Erythropoietin receptor is not a surrogate marker for tumor hypoxia and does not correlate with survival in head and neck squamous cell carcinomas.
until further notice
SourceRadiotherapy and Oncology, 76, 2, (2005), pp. 213-218
Article / Letter to editor
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Radiotherapy and Oncology
SubjectDCN 1: Perception and Action; DCN 2: Functional Neurogenomics; ONCOL 3: Translational research; UMCN 1.3: Tumor microenvironment; UMCN 3.3: Neurosensory disorders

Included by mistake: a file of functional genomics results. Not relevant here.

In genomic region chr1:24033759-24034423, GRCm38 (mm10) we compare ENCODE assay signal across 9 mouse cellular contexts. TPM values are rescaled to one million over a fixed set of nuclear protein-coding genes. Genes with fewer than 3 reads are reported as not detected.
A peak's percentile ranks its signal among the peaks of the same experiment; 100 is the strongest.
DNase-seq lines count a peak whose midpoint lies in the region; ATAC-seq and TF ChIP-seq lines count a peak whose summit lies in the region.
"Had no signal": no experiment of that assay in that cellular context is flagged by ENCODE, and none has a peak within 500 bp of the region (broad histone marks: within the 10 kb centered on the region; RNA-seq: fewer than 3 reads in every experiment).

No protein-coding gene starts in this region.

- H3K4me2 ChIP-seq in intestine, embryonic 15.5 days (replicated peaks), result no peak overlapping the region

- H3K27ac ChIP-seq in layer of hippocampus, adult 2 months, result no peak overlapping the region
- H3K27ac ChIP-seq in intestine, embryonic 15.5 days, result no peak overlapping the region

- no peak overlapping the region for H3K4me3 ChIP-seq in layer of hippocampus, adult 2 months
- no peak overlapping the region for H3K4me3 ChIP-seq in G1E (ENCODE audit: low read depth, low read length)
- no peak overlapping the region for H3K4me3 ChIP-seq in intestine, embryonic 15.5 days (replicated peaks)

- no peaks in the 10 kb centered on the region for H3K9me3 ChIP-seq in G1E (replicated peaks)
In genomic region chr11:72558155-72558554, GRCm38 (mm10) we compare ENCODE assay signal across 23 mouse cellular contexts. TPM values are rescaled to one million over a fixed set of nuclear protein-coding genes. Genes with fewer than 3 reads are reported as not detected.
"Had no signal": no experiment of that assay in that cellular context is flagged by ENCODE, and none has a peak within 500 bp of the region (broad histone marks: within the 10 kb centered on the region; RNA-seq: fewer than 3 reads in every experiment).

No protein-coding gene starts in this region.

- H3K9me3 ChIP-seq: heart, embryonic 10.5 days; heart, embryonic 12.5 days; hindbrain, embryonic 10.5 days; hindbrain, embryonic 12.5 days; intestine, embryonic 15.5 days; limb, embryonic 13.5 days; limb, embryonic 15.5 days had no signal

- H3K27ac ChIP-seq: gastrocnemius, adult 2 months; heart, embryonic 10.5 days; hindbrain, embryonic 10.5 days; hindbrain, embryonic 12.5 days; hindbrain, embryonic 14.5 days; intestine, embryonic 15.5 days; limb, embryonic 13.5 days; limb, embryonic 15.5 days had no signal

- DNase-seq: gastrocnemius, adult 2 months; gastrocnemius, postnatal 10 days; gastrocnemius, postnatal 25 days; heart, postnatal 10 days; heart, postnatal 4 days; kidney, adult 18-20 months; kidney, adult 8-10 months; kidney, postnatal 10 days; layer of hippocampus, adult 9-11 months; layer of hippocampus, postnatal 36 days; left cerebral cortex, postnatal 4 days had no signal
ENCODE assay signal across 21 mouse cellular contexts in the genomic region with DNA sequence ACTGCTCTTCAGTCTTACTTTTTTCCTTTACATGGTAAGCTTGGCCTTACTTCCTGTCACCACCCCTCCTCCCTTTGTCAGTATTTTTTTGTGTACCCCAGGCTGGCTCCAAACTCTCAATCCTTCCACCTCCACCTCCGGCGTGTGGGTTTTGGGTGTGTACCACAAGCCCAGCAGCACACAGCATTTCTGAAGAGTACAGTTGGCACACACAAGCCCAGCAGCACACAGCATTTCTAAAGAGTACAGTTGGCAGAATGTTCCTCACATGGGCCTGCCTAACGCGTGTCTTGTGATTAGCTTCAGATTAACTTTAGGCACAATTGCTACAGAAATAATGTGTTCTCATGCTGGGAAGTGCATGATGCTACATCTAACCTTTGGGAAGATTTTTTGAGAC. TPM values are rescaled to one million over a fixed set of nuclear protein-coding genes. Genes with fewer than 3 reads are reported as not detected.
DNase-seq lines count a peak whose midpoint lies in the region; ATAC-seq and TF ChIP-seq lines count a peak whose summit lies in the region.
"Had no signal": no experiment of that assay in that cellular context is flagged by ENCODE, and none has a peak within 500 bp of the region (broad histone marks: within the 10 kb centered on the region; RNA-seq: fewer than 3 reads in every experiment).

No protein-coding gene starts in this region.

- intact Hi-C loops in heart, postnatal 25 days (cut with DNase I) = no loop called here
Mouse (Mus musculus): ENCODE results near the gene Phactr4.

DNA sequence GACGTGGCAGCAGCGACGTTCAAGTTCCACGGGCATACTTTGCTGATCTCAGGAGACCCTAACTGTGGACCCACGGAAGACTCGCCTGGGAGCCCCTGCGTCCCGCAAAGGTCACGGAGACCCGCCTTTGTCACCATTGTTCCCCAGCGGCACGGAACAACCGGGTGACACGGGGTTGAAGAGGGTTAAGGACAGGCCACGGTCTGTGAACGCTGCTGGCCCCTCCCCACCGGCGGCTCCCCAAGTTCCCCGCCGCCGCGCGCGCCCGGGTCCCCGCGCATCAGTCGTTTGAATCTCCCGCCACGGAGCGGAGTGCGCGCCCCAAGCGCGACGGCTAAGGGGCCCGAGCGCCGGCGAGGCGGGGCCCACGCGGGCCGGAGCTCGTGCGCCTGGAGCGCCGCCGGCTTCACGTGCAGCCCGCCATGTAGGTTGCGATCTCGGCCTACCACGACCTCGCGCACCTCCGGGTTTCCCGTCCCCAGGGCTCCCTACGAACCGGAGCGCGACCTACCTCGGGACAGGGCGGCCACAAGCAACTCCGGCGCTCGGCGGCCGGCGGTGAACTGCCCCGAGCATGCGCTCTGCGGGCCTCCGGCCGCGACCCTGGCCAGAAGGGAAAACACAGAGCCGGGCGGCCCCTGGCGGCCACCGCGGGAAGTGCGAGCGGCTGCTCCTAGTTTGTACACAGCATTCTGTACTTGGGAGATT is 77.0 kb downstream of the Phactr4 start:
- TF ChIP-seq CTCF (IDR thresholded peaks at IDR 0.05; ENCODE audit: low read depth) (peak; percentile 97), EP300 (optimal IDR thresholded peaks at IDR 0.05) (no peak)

BACKGROUND AND PURPOSE: To evaluate erythropoietin receptor (EPOR) expression in human head and neck squamous cell carcinomas and correlate this to the presence of tumor hypoxia and treatment outcome. PATIENTS AND METHODS: Eighty-five patients with locally advanced tumors of the head and neck were included. Of these, 34 were given the hypoxia marker pimonidazole i.v. 2 h prior to biopsy taking. Contiguous paraffin embedded biopsies were stained for EPOR expression and, if administered, for pimonidazole binding. Immunohistochemical staining for EPOR was interpreted semiquantitatively according to a composite scale, ranging from 0 to 200. Pimonidazole positivity was quantitatively analyzed in a semiautomatic way. RESULTS: Diffuse weak-to-moderate cytoplasmic and membrane EPOR immunostaining was observed in 80 of 85 biopsies (94%) and staining scores ranged from 0 to 198 (median 100). No correlations were found between EPOR expression, and the primary tumor site, T-stage or N-stage. Also, There was no association between EPOR expression and treatment outcome. The degree of tumor hypoxia represented by the relative area of pimonidazole binding varied between 0 and 26% (median 7%). Contiguous biopsy sections showed a lack of colocalization between EPOR and pimonidazole binding. CONCLUSION: EPOR expression was demonstrated in the majority of the head and neck tumors. No colocalization was found between EPOR expression and pimonidazole binding indicating that the presence or absence of hypoxia did not necessarily indicate a distinct pattern of EPOR expression. The level of EPOR expression was not of prognostic significance in patients with head and neck cancer, although small effects of EPOR cannot be excluded because of the sample size of this study.
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